Harnessing the power of proxy to expand the voice of shareholders
Individual investors normally feel powerless at shareholder meetings, but one man is trying to rally them together through a "Global Proxy Exchange."
MELANIE STETSON FREEMAN/STAFF
Say you’re a small investor fuming over falling stock prices or irate over grandiose executive pay. Amid this spring’s proxy season, when many companies hold their annual shareholders’ meeting, you may wonder whether your beefs will get much airing.
The typical answer is “no.” Many don’t bother to vote via the proxy card that companies send out. Even if individual investors attend shareholders’ meetings and bone up on issues such as executive pay and the election of directors, they’re still dwarfed by big institutional investors with much greater voting power.
Dwarfed, that is, unless they band together.
“Owners of corporations lose control over the companies they own,” he says. And “that gives management free rein to run the company in their own interests.”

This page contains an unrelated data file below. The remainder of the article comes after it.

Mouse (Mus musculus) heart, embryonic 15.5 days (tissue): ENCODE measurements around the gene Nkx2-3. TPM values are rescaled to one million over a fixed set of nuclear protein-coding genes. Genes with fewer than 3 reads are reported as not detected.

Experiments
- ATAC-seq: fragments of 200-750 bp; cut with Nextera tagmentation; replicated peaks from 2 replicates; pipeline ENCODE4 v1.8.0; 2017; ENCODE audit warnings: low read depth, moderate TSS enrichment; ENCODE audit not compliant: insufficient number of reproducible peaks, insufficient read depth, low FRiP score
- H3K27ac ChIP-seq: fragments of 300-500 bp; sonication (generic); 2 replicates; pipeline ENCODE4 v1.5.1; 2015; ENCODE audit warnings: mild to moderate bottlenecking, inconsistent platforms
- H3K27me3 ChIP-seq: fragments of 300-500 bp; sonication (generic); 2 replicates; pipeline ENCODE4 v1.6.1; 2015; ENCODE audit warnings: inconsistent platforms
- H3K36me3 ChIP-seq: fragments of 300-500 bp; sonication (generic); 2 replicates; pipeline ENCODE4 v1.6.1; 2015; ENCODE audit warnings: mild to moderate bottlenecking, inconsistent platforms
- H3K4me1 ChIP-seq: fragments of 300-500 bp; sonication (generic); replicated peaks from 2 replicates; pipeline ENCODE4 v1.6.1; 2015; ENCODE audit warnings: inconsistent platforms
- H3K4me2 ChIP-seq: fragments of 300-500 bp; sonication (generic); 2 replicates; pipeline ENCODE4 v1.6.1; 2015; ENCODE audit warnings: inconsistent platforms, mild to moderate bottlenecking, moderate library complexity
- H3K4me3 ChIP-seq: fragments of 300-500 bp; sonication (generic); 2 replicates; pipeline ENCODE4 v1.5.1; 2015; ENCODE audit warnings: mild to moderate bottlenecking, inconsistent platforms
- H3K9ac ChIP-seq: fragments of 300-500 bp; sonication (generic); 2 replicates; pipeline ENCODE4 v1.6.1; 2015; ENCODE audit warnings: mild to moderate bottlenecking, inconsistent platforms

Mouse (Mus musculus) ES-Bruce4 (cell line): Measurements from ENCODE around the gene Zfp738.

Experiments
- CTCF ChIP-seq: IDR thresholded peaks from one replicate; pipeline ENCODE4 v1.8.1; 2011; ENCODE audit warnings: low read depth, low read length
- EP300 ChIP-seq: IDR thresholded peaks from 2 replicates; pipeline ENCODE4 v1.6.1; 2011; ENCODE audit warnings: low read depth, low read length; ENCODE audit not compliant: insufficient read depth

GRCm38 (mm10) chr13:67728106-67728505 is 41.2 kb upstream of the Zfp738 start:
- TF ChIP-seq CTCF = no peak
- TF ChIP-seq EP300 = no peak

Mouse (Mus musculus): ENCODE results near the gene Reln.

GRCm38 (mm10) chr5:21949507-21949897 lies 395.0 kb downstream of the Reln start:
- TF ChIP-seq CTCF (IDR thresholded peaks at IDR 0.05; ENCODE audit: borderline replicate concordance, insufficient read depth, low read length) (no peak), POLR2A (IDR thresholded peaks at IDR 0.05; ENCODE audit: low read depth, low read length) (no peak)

His solution: A system in which individual investors could assign their proxy to an entity – a like-minded person or organization – that would vote for them. Mr. Holton hopes to make this massive plan work through what he calls a “global proxy exchange” (GPE).
With shareholders angry about everything from falling stock prices to executive compensation, this is arguably the best time in decades for activists to challenge the way corporations handle proxy votes.
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